Cardinal advocates advantages of well-informed faith

Carol Glatz of the Catholic News Service does the U.S. church a great service by interviewing Cardinal Gianfranco Ravasi, president of the Pontifical Council for Culture. I don't know anything about Cardinal Ravasi, but based on this interview alone, I like him a lot.

When one compares Cardinal Ravasi's approach to evangelization and engagement of the broader world and compare it to the nastiness coming out of the vocal Republican bishops and their Republican staff at the U.S bishops conference, the differences are severe and remarkable.

It begs the question: If the U.S. bishops took Cardinal Ravasi's approach to engaging the broader world, what would the bishops do with all the hammers? [Hint: Turn them into plowshares]

Here's a quote from the story:

It's a shaky or fundamentalist grasp of faith that sparks suspicion or fear of the other, said Cardinal Gianfranco Ravasi, president of the Pontifical Council for Culture. The cardinal spearheads and coordinates the "Courtyard of the Gentiles" project, which seeks to promote discussions between Christians and nonbelievers on themes as diverse as art, spirituality and bioethics.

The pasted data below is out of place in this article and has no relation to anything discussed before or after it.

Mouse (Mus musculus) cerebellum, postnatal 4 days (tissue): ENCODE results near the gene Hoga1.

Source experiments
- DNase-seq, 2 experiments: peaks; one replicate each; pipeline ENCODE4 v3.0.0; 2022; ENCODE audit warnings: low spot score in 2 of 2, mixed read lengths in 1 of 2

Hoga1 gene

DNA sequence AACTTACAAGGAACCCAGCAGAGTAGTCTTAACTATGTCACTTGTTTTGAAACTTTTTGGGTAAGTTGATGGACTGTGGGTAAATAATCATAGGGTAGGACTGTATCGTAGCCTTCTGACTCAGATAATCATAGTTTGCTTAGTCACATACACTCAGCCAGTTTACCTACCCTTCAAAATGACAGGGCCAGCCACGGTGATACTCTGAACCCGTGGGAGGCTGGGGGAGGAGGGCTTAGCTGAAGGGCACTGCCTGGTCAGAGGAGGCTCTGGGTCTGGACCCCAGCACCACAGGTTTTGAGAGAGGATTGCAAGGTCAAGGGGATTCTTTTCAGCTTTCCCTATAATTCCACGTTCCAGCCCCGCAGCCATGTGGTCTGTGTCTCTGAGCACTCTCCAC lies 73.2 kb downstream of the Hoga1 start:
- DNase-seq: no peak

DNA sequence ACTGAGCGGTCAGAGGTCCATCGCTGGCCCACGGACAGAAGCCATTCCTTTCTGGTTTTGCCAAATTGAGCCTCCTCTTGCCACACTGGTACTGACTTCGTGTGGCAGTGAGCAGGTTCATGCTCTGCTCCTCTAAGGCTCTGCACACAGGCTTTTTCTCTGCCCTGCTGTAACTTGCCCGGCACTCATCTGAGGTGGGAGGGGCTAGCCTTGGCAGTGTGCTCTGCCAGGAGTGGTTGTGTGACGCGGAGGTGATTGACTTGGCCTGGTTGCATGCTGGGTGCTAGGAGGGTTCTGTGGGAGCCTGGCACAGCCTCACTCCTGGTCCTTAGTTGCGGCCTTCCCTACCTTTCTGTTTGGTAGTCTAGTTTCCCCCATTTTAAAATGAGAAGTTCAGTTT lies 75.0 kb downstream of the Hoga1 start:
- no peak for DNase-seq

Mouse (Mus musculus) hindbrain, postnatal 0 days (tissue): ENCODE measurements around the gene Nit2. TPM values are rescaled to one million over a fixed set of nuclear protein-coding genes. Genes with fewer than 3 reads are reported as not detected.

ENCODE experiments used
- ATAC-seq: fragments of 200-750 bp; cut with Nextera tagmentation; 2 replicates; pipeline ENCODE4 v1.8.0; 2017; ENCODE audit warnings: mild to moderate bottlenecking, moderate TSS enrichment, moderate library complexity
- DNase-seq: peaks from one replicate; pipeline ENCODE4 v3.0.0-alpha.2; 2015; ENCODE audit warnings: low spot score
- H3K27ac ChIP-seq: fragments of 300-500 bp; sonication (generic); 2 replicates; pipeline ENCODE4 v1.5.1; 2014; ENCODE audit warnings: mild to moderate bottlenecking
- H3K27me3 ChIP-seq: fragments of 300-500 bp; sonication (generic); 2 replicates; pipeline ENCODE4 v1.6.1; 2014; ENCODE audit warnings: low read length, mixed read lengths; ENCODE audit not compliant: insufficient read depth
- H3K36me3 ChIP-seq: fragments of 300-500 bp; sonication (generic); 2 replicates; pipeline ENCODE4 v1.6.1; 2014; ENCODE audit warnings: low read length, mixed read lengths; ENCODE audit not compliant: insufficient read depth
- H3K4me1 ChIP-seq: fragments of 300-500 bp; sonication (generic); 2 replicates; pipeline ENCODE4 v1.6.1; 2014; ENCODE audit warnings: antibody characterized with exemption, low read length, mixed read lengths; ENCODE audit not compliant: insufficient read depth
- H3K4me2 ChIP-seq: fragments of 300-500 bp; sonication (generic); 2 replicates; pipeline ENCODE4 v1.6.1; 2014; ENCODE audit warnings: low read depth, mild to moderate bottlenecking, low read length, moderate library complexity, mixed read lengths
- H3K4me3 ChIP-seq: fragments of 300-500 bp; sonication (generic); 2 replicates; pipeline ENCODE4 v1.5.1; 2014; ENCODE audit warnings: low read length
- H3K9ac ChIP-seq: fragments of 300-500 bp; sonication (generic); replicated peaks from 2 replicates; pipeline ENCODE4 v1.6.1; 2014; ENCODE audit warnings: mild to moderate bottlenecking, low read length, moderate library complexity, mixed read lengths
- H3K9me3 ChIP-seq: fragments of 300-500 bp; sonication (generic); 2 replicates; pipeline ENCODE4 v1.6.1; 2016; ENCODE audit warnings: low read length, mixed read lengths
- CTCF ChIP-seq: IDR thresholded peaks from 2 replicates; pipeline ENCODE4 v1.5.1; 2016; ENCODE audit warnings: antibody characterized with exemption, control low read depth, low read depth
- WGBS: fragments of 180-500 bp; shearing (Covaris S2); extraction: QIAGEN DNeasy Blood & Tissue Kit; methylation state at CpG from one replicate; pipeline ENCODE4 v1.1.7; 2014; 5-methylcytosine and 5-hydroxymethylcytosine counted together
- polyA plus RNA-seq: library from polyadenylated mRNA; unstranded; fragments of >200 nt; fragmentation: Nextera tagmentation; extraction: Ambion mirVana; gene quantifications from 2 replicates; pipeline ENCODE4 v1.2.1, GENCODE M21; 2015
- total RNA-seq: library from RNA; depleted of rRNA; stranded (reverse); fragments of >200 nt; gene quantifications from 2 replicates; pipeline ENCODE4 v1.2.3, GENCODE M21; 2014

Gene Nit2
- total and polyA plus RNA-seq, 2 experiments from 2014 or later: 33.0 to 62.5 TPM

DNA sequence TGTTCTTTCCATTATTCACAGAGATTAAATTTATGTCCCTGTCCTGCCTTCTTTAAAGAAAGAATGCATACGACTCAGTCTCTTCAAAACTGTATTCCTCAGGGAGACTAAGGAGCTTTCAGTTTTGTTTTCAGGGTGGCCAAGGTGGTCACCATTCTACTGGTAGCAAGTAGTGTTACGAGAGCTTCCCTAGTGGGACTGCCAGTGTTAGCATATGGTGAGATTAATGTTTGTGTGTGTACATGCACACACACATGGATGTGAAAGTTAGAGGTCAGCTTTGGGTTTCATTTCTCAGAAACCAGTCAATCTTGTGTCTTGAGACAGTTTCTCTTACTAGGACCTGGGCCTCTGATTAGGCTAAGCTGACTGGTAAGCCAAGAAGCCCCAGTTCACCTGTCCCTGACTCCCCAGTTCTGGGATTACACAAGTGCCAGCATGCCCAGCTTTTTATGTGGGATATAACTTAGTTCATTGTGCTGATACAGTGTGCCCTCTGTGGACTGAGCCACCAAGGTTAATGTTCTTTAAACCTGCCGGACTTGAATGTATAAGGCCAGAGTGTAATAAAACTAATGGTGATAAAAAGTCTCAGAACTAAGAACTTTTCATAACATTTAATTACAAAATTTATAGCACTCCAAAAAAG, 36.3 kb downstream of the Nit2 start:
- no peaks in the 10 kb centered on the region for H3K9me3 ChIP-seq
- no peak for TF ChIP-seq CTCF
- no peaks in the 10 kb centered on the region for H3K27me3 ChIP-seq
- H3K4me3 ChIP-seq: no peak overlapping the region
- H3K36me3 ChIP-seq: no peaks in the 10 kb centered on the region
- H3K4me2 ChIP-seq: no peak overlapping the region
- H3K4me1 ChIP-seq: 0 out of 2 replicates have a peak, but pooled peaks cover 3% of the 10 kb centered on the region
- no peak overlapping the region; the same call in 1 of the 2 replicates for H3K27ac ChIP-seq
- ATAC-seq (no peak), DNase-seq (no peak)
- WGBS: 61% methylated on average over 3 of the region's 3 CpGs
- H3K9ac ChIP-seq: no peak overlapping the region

"Oftentimes this fear (of dialogue) stems from the fact that the person doesn't feel capable of defending or justifying his own reasons, hence he doesn't want to listen to the other," he told Catholic News Service.

Here's another quote:

An obstinate fundamentalist attitude, open hostility or blatant indifference are recipes for failure no matter how famous or accomplished the expert, he said.

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